With degrees in philosophy, theology, and chemistry, I have taught theology and philosophy at several schools throughout the U.S. I have authored or co-authored several dozen books including Kingdom Triangle, Philosophical Foundations for a Christian Worldview; Christianity and the Nature of Science; Scaling the Secular City; Does God Exist?; Immortality: The Other Side of Death; and The Life and Death Debate: Moral Issues of Our Times. I am a co-editor of Christian Perspectives on Being Human and Jesus Under Fire: Modern Scholarship Reinvents the Historical Jesus. My academic work appears in journals and periodicals such as Christianity Today, Philosophia Christi, Journal of the Evangelical Theological Society, Philosophy and Phenomenological Research, and The American Philosophical Quarterly. I served with Campus Crusade for 10 years, planted two churches, and I have spoken on over 200 college campuses. Presently, my wife and I attend the Anaheim Vineyard Christian Fellowship.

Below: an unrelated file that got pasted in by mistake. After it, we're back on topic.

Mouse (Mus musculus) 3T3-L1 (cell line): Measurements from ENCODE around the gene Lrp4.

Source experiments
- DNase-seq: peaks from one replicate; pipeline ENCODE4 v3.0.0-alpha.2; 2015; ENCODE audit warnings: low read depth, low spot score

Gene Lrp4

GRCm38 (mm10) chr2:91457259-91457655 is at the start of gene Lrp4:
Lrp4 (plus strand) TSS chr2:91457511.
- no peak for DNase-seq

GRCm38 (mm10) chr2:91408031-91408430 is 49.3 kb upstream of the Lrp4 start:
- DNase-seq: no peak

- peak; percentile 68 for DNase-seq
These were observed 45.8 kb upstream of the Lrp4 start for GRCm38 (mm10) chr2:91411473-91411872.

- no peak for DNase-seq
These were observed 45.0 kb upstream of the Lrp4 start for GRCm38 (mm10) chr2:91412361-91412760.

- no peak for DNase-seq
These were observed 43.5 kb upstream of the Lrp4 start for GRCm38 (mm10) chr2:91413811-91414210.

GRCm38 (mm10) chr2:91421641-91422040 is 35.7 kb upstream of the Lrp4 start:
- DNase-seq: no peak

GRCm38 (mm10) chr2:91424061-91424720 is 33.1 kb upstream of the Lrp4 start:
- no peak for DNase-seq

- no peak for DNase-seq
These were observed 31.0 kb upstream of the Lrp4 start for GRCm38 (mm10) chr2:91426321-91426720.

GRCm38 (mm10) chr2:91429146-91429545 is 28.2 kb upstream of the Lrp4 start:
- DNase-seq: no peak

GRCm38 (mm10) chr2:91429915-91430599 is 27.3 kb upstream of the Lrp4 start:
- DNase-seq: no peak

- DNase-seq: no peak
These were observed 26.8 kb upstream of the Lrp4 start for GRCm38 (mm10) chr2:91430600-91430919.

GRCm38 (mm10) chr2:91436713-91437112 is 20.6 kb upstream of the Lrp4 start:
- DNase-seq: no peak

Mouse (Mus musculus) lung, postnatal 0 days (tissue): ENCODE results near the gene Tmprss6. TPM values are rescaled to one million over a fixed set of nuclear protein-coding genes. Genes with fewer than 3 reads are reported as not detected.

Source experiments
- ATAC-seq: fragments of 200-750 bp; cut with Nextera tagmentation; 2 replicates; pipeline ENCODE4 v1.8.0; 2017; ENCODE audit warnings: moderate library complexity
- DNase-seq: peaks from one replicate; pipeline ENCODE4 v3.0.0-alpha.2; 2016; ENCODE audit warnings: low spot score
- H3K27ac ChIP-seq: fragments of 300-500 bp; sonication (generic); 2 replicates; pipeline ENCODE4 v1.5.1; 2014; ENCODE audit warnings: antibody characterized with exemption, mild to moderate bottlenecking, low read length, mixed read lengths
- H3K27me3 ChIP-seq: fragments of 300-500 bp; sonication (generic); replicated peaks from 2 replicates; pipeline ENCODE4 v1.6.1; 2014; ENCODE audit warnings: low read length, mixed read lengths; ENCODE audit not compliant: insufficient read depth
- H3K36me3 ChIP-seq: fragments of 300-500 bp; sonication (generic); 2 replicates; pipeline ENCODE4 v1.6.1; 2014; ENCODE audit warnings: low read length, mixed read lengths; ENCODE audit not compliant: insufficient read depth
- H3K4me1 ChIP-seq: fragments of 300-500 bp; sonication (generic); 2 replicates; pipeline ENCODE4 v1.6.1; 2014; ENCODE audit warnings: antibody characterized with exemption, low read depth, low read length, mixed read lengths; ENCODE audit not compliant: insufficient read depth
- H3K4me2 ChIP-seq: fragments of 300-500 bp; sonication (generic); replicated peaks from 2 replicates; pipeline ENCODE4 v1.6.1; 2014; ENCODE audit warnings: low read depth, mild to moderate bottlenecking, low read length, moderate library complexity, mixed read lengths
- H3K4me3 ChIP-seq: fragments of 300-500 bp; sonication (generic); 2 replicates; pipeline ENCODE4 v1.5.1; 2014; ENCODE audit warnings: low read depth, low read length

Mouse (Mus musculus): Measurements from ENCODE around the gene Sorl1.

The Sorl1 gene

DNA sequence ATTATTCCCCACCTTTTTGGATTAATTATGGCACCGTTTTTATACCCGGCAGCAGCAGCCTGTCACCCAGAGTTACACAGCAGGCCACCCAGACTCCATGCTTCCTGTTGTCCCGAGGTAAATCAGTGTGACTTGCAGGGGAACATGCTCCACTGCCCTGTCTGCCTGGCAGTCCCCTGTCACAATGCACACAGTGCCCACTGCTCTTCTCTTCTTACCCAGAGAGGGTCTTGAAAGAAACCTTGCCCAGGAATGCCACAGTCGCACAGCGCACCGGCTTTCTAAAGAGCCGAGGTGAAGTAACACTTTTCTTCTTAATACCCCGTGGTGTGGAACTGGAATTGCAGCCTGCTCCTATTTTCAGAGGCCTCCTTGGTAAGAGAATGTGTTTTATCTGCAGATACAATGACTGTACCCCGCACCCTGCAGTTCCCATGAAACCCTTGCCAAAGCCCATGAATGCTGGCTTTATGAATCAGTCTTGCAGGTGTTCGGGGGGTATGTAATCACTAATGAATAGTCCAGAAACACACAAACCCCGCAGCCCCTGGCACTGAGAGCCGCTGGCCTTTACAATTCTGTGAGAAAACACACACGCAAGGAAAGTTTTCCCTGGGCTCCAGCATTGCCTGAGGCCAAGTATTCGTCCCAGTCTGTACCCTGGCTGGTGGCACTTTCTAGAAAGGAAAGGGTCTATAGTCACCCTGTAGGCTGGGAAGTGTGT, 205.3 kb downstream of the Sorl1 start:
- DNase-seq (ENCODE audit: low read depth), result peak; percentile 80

Customer Reviews

3.8 out of 5 stars
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Most Helpful Customer Reviews

22 of 23 people found the following review helpful By Marc Swikull on February 15, 2002
Format: Paperback
J.P. Moreland, Distinguished Professor of Philosophy at Talbot School of Theology, Biola Univsersity, does a great service to the Christian (and non-Christian) scholarly community in laying out the foundational issues in the philosophy of science and how they relate to Christian theology.
The work covers the definition, methodology, scope, and presuppositions of scientific investigation as well as a thorough examination of the "realism"/"anti-realism" debate within the philosophy of science. Lastly, Moreland gives a thorough treatment of "The Status of Scientific Creationism."